The so-called "family-car doctrine" has been restated and its limitations defined in the recent case of O'Keefe v. Fitzgerald, ante, p. 294, 137 A. 858. Liability under this doctrine is predicated upon the maintenance of a car by its owner for the general use and convenience of his family and its use for that purpose by a member of the family having general authority to drive it. In O'Keefe v. Fitzgerald, supra, the main issue was as to the nature of the authority of the driver of the car. Here it is as to the status of the driver as a member of the family of the owner of the car. It is not questioned that Miss Joillet had general authority to drive the car, but it is claimed that, upon the undisputed facts, she was not a member of the family of the owner of the car for whose convenience it was maintained. Miss Joillet was not related by blood or otherwise to Father Bissonette, and was not therefore a member of his family in the sense that the word is frequently used as descriptive of a group, membership in which is dependent upon relationship. The word is also used to embrace all the members of a collective body of persons living in one household and under one head and government; Piccinim v. Connecticut Light Power Co., 93 Conn. 423, 425, 106 A. 330; that, in considering the question of responsibility for the use of a "family car," the family group is not limited to those bound together by the ties of relationship, becomes clear when we examine the ground upon which the liability in such cases is predicated; that has nowhere been more clearly stated than in the case of Wolf v. Sulik, 93 Conn. 431, 106 A. 443, although that case was decided under a statute since repealed. As was there said (p. 436), the liability "rests on the broader ground that every man who prefers to manage his affairs through others, remains bound to so manage them that third persons are not injured by any breach of legal duty on the part of such others while they are engaged upon his business and within the scope of their authority." This is clearly an extension of the rule of respondeat superior to the situation here presented, which is based upon considerations of public policy and social justice. Stickney v. Epstein, 100 Conn. 170, 179, 123 A. 1; Chouinard v. Wooldridge, 102 Conn. 66, 75, 127, Atl. 908; Haugh v. Kirsch, 105 Conn. 429, 135 A. 568; O'Keefe v. Fitzgerald, supra. Obviously, the basis of liability is the master-servant relationship and not that based on consanguinity. The owner of the car may be the "paterfamilias," the head of the household, who maintains the car for the general use and convenience of his family, but the family group is not necessarily confined to those of his own kindred; it includes all those members of the collective body of persons living in his household for whose convenience the car is actually maintained and who have general authority to use it.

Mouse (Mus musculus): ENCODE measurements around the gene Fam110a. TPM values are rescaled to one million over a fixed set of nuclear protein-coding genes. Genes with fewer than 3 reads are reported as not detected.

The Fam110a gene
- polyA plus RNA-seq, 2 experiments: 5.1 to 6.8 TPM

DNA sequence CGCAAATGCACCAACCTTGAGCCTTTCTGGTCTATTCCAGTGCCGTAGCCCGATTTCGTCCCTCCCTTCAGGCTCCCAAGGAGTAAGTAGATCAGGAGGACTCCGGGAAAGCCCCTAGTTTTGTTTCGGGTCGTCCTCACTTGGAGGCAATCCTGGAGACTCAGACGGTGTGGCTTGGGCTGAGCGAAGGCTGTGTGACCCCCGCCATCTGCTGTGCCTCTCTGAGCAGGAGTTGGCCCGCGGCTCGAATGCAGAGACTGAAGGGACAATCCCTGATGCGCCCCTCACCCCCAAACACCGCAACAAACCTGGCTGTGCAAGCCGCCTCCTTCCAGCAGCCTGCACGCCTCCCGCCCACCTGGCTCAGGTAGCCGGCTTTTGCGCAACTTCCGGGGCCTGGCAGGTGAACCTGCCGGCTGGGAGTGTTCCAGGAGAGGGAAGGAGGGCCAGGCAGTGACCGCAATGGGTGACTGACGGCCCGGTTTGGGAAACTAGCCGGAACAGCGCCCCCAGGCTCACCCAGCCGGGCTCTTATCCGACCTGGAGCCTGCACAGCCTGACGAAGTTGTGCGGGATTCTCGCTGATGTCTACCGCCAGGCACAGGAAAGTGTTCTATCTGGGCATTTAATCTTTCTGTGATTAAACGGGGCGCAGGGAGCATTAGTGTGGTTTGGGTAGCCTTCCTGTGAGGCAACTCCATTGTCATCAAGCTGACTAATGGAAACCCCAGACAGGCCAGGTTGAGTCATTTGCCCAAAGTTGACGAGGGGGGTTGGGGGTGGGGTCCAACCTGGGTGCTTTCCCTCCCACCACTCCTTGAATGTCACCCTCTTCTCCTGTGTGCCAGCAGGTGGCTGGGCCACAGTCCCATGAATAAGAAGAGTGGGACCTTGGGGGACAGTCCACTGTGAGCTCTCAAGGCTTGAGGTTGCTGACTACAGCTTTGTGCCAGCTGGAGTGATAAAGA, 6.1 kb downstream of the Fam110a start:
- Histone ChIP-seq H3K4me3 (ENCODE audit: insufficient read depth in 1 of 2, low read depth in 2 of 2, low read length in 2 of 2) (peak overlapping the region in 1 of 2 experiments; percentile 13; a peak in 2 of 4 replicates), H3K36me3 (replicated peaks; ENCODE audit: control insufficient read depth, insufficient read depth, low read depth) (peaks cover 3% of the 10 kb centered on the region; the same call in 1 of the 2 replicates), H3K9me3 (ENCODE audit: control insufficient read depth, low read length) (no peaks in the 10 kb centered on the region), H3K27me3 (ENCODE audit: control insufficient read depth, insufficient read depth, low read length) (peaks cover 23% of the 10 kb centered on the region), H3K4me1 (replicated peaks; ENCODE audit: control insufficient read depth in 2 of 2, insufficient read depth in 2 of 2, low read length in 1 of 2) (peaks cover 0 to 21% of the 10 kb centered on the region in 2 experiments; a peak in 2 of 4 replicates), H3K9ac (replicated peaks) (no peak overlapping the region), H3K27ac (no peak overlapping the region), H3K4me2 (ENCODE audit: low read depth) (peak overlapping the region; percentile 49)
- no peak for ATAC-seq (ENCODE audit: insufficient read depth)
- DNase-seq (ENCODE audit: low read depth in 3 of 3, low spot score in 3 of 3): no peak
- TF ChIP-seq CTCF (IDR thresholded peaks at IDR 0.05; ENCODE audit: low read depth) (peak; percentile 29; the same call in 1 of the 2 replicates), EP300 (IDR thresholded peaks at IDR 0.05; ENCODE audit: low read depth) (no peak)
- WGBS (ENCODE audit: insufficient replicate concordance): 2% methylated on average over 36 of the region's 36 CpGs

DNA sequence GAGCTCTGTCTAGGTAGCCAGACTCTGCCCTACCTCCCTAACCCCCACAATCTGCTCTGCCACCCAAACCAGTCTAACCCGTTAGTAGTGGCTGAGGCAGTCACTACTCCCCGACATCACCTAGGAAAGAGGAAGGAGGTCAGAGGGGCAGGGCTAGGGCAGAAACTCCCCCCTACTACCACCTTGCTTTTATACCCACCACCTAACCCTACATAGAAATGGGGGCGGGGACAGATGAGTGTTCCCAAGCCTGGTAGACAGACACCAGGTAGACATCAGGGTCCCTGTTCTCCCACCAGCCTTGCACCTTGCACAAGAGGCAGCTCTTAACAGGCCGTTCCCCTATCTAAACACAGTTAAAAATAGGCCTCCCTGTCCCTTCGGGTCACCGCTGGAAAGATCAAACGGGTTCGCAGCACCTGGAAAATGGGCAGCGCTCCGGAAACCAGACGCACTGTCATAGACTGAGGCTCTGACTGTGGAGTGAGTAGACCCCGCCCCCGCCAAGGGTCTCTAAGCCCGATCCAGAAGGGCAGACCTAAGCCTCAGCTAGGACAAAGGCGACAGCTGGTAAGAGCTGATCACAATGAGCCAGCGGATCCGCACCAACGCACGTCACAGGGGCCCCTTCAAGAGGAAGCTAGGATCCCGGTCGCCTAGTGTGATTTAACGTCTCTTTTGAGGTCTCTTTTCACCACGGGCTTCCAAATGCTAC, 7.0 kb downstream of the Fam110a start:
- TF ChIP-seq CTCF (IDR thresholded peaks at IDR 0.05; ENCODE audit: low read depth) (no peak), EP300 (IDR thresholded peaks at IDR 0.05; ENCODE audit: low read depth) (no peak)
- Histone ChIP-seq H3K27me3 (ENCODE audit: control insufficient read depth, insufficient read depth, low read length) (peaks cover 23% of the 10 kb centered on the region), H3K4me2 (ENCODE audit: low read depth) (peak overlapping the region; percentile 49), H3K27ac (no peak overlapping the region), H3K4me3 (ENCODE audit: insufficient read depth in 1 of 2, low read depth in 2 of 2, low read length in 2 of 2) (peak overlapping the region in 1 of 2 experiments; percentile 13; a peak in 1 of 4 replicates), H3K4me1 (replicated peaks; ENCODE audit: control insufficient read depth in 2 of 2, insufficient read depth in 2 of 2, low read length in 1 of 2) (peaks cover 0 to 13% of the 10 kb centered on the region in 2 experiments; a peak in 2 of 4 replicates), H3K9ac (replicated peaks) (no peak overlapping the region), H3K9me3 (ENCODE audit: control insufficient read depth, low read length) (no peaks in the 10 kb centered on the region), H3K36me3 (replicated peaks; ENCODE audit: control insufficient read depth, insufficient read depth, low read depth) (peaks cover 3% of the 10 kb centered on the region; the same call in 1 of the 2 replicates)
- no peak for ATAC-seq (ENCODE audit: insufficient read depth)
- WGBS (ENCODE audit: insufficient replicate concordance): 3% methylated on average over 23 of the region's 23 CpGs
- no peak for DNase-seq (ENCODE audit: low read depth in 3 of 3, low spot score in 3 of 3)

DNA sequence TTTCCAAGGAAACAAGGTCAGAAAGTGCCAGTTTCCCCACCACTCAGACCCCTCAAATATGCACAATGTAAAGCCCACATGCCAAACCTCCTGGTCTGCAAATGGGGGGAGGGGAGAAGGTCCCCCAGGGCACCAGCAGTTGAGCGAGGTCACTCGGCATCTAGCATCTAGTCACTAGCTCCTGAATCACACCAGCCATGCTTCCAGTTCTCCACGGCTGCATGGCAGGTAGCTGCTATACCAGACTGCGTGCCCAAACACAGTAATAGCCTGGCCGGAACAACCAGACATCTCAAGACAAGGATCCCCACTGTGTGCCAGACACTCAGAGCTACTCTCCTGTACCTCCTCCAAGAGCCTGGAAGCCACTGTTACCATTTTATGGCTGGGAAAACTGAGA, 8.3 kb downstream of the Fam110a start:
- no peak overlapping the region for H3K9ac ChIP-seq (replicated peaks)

We think the trial court was right in its charge that Miss Joillet was a member of the family of Father Bissonette. She had been his housekeeper for sixteen years and was a member of his domestic establishment. That she had general authority to drive the car and had driven it every day since she started to drive it, was, as we have said, not disputed. There was no error in this portion of the charge holding the defendant Bissonette responsible for the operation of his car at the time of the accident.
In the course of its charge the court, in defining the duty of the driver of a motor vehicle upon the highway, used the following language: "Now, in this particular case, of course, the question is the due care required on the part of the driver of a motor vehicle upon the public highway. Every driver of a motor vehicle has imposed upon him or her the duty of so managing his car that no other person, either upon the highway or in close proximity to it, will be injured. Failure to use that care is negligence." Standing by itself the second sentence above quoted imposes too great a duty upon the driver of a motor vehicle — in effect that of an insurer, eliminating all question of negligence or due care. The sentences immediately preceding and following make it obvious, however, that what the court meant was that it was the duty of the driver to use due care to prevent injury to other persons. The court had just told the jury that in order to recover the plaintiff must prove the negligence of the defendants, one or both, and had given them the usual definitions of negligence and due care. Throughout the charge the jury were repeatedly told that they were to determine whether or not either or both of the drivers were negligent, and that in the last analysis the question was whether they acted as reasonably prudent men would have acted in similar circumstances. The jury could not have been misled by the inadvertent omission to qualify the statement in the single sentence which is criticised. The charge must be considered as a whole, and error will not be predicated upon a single misstatement if the charge as a whole is sufficient to adequately guide the jury. Salemme v. Mulloy, 99 Conn. 474, 482, 121 A. 870. The statement in the charge, that "a collision occurring in broad daylight on a public highway between two cars going in opposite directions would seem to indicate that at least one of those drivers was negligent," did not transgress the proper bounds of comment by the court upon the evidence. Cullom v. Colwell, 85 Conn. 459, 463, 83 A. 695. The charge upon the question of proximate cause was not open to criticism.